This music is shared with you as a reminder of what not to do.
In a story book career filled with dizzying highs (literally and figuratively) and incredible personal lows, for Johnny Cash, this song marked one the lowest points of his professional lows. What started off, I’m sure, as something somebody thought was a good idea, ended with the Man in Black in a chicken suit. While songs such as A Boy Named Sue and One Piece at a Time were parodies, they told stories that connected with their audiences and have become part of Americana. Who didn’t have something personal – liked a boy being named Sue – that they wanted to hide, yet that something made them tougher? And who didn’t think it would be cool to avoid the cost and hassle of buying a car by bringing it home one piece at a time?
After reaching the tip top of the music industry by the early 1970s, Cash became unfocused in the recording studio and became tied to the grind of touring in order to maintain a lifestyle. These worked in concern with each other to form a vicious cycle that made him largely irrelevant to the industry by the 1980s. And, in turn, that led to making decisions such as singing songs about having his brain traded with a criminal.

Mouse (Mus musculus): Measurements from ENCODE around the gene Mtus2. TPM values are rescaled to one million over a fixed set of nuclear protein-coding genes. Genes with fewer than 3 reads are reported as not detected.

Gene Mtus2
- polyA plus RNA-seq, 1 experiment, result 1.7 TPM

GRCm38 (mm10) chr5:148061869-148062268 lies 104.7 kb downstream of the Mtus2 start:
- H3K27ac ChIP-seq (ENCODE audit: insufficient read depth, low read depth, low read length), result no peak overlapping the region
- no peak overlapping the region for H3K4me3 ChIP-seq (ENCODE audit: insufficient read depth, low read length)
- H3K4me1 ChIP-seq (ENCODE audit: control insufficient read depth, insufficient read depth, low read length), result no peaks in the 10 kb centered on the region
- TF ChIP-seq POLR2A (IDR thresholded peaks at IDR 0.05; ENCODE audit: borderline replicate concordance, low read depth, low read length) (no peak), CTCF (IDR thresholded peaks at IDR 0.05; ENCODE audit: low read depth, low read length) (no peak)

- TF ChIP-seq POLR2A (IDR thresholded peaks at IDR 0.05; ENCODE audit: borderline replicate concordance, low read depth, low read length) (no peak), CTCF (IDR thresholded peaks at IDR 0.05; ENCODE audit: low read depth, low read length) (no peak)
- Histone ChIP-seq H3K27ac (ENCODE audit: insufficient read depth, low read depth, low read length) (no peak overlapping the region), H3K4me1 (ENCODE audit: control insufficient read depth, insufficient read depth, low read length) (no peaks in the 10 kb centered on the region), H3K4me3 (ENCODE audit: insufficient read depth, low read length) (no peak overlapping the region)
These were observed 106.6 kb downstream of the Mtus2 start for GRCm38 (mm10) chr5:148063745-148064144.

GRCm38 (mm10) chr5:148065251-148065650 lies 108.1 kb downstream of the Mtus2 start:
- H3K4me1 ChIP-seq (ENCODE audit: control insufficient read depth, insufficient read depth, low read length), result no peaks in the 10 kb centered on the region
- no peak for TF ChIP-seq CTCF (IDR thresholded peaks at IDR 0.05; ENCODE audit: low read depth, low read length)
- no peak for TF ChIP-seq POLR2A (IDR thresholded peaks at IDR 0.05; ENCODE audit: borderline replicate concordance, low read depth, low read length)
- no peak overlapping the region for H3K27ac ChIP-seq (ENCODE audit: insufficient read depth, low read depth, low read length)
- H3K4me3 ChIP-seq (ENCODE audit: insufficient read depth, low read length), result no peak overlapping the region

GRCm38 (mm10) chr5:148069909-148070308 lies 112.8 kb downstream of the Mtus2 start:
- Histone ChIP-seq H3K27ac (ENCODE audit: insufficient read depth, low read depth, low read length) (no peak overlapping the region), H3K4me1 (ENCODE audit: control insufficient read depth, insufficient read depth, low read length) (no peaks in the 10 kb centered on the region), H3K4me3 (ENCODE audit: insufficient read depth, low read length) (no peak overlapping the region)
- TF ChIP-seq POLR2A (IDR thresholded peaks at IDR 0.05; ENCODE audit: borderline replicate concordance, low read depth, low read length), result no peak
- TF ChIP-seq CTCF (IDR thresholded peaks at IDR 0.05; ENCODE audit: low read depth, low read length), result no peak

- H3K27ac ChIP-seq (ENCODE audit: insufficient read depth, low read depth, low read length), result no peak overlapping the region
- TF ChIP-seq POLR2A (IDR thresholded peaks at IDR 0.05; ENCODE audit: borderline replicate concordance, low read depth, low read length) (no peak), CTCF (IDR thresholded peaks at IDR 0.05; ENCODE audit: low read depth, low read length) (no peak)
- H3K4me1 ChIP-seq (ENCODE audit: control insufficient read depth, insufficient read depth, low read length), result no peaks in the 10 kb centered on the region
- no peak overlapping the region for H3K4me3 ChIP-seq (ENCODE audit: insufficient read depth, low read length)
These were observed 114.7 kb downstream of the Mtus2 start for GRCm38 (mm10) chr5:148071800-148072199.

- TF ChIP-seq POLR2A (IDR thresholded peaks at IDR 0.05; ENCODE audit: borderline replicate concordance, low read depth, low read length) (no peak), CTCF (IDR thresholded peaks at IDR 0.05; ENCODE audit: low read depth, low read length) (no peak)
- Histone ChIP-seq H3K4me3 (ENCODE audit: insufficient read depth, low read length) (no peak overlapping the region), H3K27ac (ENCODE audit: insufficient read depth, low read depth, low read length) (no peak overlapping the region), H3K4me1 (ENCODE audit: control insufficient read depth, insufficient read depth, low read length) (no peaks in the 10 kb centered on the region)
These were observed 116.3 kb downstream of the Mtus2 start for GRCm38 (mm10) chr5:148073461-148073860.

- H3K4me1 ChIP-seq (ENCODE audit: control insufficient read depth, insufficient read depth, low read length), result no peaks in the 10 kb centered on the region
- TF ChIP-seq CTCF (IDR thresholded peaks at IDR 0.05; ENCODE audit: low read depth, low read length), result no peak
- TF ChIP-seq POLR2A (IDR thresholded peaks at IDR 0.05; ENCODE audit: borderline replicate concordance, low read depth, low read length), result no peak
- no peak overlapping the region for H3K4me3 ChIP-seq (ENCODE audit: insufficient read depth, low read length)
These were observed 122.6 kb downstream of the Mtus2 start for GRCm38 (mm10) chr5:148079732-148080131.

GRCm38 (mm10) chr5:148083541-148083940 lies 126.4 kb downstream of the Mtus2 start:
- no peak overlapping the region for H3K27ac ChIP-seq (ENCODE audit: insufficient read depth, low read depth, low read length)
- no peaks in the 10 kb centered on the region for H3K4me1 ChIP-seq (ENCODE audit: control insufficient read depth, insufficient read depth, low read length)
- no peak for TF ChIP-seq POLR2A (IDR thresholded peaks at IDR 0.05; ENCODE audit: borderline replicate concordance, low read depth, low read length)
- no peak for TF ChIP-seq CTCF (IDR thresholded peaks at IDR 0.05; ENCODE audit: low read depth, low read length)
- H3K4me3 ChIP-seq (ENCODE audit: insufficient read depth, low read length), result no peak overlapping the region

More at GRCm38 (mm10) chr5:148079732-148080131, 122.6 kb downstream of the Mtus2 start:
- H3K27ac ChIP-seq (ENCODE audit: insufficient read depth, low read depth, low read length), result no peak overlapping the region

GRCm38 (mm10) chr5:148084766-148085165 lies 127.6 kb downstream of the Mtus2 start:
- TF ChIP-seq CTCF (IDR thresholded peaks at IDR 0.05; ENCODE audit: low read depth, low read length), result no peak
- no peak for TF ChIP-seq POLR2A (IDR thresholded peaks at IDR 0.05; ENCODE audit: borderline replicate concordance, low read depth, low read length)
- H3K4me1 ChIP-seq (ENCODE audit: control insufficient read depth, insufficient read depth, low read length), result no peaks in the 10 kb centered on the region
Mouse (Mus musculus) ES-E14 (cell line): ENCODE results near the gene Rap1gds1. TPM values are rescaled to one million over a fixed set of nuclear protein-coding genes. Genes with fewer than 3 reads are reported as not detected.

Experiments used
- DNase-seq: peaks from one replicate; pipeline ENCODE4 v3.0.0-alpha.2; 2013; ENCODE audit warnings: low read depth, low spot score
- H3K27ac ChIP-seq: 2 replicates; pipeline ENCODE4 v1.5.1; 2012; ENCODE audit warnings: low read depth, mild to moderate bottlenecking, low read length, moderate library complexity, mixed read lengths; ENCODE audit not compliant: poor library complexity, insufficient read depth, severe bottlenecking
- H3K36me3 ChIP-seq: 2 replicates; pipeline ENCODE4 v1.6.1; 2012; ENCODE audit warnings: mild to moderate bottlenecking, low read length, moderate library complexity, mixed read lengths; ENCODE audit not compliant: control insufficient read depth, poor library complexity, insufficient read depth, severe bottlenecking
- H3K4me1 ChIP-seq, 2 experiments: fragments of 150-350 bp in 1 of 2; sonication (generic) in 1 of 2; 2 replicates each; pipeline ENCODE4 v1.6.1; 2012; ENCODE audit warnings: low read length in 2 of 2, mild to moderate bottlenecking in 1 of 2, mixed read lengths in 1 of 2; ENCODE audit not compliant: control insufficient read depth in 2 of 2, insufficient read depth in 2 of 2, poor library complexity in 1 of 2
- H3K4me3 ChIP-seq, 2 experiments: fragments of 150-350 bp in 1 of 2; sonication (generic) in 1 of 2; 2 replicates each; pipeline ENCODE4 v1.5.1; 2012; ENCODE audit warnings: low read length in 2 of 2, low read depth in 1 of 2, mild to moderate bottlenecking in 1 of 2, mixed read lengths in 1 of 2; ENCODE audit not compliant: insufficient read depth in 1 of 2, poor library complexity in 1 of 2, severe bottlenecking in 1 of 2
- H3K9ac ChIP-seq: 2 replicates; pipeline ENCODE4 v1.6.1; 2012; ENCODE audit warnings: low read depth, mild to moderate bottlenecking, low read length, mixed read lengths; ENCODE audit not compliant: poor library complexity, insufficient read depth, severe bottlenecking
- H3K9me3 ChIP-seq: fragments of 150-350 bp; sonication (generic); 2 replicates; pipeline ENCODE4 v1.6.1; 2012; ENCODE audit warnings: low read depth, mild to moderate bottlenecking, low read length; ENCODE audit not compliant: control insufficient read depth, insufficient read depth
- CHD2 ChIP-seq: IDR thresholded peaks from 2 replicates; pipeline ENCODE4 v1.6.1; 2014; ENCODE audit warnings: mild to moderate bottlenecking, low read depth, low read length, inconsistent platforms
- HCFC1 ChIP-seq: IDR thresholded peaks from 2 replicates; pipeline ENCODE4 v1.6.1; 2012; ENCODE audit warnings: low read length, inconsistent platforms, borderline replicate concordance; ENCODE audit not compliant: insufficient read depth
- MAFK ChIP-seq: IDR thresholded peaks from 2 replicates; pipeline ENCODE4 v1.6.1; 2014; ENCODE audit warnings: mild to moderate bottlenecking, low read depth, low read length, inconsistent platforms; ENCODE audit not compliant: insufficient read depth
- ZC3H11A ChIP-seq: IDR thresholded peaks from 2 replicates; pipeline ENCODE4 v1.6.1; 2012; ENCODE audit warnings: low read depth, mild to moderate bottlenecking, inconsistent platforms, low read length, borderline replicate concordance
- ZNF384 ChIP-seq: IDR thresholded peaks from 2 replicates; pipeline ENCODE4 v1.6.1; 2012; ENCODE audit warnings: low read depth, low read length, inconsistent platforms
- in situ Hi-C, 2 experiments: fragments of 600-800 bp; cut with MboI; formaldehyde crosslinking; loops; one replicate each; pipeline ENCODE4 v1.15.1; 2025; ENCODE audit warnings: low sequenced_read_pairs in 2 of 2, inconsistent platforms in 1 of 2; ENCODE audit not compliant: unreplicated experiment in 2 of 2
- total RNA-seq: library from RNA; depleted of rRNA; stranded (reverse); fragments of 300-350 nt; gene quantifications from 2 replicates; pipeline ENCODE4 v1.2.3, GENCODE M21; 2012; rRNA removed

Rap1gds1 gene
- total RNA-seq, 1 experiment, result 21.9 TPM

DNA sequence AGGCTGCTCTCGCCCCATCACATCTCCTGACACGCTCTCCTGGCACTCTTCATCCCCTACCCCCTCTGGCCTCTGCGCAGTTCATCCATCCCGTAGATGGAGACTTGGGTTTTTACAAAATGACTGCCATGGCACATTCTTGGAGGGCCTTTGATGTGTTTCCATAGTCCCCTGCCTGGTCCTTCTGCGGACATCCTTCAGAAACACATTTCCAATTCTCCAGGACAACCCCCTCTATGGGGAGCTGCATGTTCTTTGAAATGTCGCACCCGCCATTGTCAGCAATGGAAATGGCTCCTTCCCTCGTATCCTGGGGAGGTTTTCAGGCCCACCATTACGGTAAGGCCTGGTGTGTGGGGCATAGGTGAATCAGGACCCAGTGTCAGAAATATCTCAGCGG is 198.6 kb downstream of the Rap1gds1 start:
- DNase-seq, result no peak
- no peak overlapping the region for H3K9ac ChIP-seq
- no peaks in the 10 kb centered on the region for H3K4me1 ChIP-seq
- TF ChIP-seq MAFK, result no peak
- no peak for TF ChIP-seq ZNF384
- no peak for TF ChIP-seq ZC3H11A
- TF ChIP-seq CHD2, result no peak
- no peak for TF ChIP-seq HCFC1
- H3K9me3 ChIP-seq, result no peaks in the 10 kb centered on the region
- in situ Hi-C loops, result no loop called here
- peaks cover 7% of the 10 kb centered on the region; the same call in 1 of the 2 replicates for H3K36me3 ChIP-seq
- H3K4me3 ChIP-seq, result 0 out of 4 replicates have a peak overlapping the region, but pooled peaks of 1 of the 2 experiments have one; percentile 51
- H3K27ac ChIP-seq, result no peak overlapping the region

Cash remained irrelevant – at least in terms of the music charts – on into the 1990s. A pulse somewhat returned around 1994 when he recorded a song, Wanderer, with U2 for their Zooropa album. Around the same time, producer Rick Rubin called and offered Cash an opportunity to record an album of songs that Cash wanted to perform. He went on to record enough material for six albums with Rubin.
The irony here is that Cash – major star that he was, stumbled to a humiliating low while chasing popularity in the 1980s with Chicken in Black, but reached another career pinnacle – and reached a new generation of fans – when he went into the studio, stripped everything away but his guitar, and recorded songs that he loved.
Yes, there is a lesson in here somewhere for us.